You are here

Inspection Summary


Overall summary & rating

Updated 7 December 2017

We carried out a focused inspection of Castle Dental Practice on 14 November 2017.

The inspection was led by a CQC inspector who had access to telephone support from a dental clinical adviser.

We carried out this inspection focusing only on the well-led key question to check on information we had received relating to this aspect of care at this practice.

We carried out the inspection to follow up concerns we originally identified during a comprehensive inspection at this practice on 17 January 2017 under Section 60 of the Health and Social Care Act 2008 as part of our regulatory functions.

At a comprehensive inspection we always ask the following five questions to get to the heart of patients’ experiences of care and treatment:

  • Is it safe?
  • Is it effective?
  • Is it caring?
  • Is it responsive to people’s needs?
  • Is it well-led?

When one or more of the five questions is not met we require the service to make improvements and send us an action plan. We then inspect again after a reasonable interval, focusing on the area(s) where improvement was required.

At the previous comprehensive inspection we found the registered provider was providing safe, effective, caring and responsive care in accordance with relevant regulations. We judged the practice was not providing well-led care in accordance with regulation 17 of the Health and Social Care Act 2008 (Regulated Activities) Regulations 2014. You can read our report of that inspection by selecting the 'all reports' link for Castle Dental Practice on our website www.cqc.org.uk.

Our findings were:

Are services well-led?

We found this practice was providing well-led care in accordance with the relevant regulations.

The provider had made improvements to put right the shortfalls and deal with the regulatory breach we found at our inspection on 17 January 2017.

Inspection areas

Safe

No action required

Updated 16 March 2017

We found that this practice was providing safe care in accordance with the relevant regulations.

The practice had some arrangements in place for essential areas such as infection control, clinical waste control, management of medical emergencies at the practice and dental radiography (X-rays). We noted that improvements were required to the systems and processes underpinning health and safety systems including fire safety, conscious sedation and medicines management. We found that the equipment used in the dental practice was maintained in accordance with manufacturer’s instructions.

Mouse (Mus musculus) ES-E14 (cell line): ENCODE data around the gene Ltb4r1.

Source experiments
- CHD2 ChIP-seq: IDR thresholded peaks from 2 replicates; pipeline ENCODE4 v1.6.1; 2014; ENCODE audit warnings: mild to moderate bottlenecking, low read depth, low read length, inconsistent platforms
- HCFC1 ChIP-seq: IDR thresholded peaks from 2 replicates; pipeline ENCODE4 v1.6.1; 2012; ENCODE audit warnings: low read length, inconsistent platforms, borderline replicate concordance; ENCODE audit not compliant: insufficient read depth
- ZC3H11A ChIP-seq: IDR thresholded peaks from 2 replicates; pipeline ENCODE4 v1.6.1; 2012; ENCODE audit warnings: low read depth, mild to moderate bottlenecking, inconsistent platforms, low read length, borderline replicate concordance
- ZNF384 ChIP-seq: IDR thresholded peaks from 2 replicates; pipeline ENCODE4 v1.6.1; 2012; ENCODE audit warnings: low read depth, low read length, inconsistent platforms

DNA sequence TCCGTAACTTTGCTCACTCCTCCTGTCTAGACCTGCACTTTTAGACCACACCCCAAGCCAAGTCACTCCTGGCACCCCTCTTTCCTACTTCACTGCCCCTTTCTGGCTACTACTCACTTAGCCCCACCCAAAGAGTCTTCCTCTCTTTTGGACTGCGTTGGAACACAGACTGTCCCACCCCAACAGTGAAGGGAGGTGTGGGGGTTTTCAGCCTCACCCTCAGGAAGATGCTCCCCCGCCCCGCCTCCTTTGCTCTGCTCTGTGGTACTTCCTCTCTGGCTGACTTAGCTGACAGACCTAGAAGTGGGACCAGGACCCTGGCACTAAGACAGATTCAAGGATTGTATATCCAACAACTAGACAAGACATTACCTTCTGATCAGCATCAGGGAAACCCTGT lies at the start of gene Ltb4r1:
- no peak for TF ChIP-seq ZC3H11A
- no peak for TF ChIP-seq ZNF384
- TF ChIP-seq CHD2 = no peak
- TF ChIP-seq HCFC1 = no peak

There were systems in place for identifying, investigating and learning from patient safety incidents although systems required improving.

Staff were aware of their responsibilities regarding safeguarding children and vulnerable adults and had received safeguarding training but five of the six staff had not been trained to the recommended level.

Effective

No action required

Updated 16 March 2017

We found that this practice was providing effective care in accordance with the relevant regulations.

The dental care provided for routine care was evidence based and focussed on the needs of the patients. The practice used current national professional guidance to guide their practice.

The practice carried out intravenous sedation for a small number of patients each year. We found shortfalls in the clinical governance systems that underpinned the provision of conscious sedation.

We saw examples of positive teamwork within the practice and evidence of good communication with other dental professionals. Staff generally received professional training and development appropriate to their roles and learning needs although there were gaps in training in some areas.

Caring

No action required

Updated 16 March 2017

We found that this practice was providing caring services in accordance with the relevant regulations.

We obtained the views of 50 patients before our visit and nine patients on the day of our visit. These provided a positive view of the service the practice provided.

Patients commented that the quality of care was very good. Patients commented on friendliness and helpfulness of the staff and dentists were good at explaining the treatment that was proposed.

Responsive

No action required

Updated 16 March 2017

We found that this practice was providing responsive care in accordance with the relevant regulations.

The service was aware of the needs of the local population and took these into account in how the practice was run.

Patients could access treatment and urgent and emergency care when required. The practice provided patients with access to telephone interpreter services when required.

The practice had three ground floor treatment rooms and level access into the building for patients with mobility difficulties and families with prams and pushchairs.

Well-led

No action required

Updated 7 December 2017

We found that this practice was providing well-led care in accordance with the relevant regulations.

The practice had arrangements to ensure the smooth running of the service. These included systems for the practice team to discuss the quality and safety of the care and treatment provided. There was a clearly defined management structure and staff felt supported and appreciated.

The practice team kept complete patient dental care records which were, clearly written and stored securely.

The practice monitored clinical and non-clinical areas of their work to help them improve and learn. This included asking for and listening to the views of patients and staff.